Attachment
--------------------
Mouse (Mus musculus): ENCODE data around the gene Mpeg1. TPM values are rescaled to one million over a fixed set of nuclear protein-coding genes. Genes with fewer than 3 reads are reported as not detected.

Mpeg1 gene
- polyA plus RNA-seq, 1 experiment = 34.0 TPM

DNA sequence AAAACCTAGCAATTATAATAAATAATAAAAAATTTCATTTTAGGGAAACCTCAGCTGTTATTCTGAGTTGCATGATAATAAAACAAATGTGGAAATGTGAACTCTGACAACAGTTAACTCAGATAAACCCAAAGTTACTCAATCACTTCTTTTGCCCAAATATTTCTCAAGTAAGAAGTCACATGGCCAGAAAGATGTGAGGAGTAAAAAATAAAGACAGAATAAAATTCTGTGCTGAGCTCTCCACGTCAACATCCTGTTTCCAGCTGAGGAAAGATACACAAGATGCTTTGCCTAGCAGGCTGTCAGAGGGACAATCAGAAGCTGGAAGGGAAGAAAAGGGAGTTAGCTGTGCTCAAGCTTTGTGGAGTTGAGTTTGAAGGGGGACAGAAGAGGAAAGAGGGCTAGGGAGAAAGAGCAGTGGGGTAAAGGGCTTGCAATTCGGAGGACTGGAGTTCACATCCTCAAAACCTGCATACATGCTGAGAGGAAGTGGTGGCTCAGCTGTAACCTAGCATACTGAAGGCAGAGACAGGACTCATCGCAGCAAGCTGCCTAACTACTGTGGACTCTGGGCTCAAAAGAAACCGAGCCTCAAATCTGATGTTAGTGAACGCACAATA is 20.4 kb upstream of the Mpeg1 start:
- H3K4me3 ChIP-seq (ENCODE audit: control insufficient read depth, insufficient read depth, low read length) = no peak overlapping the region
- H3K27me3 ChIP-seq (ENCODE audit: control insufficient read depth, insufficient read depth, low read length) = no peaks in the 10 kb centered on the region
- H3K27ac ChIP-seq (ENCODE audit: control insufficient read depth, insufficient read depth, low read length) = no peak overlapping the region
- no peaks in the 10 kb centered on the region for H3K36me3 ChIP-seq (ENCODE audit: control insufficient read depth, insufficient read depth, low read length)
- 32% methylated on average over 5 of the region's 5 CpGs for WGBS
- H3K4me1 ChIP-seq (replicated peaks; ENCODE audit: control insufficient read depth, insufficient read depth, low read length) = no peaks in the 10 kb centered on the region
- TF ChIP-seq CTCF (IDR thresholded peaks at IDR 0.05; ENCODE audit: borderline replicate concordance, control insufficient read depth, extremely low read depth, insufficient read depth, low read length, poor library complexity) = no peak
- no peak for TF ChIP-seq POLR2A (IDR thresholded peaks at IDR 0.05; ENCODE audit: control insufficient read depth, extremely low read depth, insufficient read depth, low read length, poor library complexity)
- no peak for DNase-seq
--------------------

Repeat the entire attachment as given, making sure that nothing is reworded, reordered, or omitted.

Mouse (Mus musculus): ENCODE data around the gene Mpeg1. TPM values are rescaled to one million over a fixed set of nuclear protein-coding genes. Genes with fewer than 3 reads are reported as not detected.

Mpeg1 gene
- polyA plus RNA-seq, 1 experiment = 34.0 TPM

DNA sequence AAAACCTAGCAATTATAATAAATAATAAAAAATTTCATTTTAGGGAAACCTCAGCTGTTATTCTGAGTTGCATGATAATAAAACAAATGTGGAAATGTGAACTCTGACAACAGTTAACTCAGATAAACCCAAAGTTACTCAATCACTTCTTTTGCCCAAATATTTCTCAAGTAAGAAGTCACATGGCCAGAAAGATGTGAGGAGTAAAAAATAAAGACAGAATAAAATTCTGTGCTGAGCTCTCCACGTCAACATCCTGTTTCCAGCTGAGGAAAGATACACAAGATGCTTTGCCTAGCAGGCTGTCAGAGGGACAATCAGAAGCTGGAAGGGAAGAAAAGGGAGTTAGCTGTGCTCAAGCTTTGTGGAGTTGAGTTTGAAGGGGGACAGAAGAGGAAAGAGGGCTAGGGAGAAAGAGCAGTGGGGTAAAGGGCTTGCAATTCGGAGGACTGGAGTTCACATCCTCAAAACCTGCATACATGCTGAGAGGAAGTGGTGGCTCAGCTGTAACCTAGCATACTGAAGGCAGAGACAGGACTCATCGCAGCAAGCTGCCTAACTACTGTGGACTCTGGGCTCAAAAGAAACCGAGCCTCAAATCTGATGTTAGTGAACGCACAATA is 20.4 kb upstream of the Mpeg1 start:
- H3K4me3 ChIP-seq (ENCODE audit: control insufficient read depth, insufficient read depth, low read length) = no peak overlapping the region
- H3K27me3 ChIP-seq (ENCODE audit: control insufficient read depth, insufficient read depth, low read length) = no peaks in the 10 kb centered on the region
- H3K27ac ChIP-seq (ENCODE audit: control insufficient read depth, insufficient read depth, low read length) = no peak overlapping the region
- no peaks in the 10 kb centered on the region for H3K36me3 ChIP-seq (ENCODE audit: control insufficient read depth, insufficient read depth, low read length)
- 32% methylated on average over 5 of the region's 5 CpGs for WGBS
- H3K4me1 ChIP-seq (replicated peaks; ENCODE audit: control insufficient read depth, insufficient read depth, low read length) = no peaks in the 10 kb centered on the region
- TF ChIP-seq CTCF (IDR thresholded peaks at IDR 0.05; ENCODE audit: borderline replicate concordance, control insufficient read depth, extremely low read depth, insufficient read depth, low read length, poor library complexity) = no peak
- no peak for TF ChIP-seq POLR2A (IDR thresholded peaks at IDR 0.05; ENCODE audit: control insufficient read depth, extremely low read depth, insufficient read depth, low read length, poor library complexity)
- no peak for DNase-seq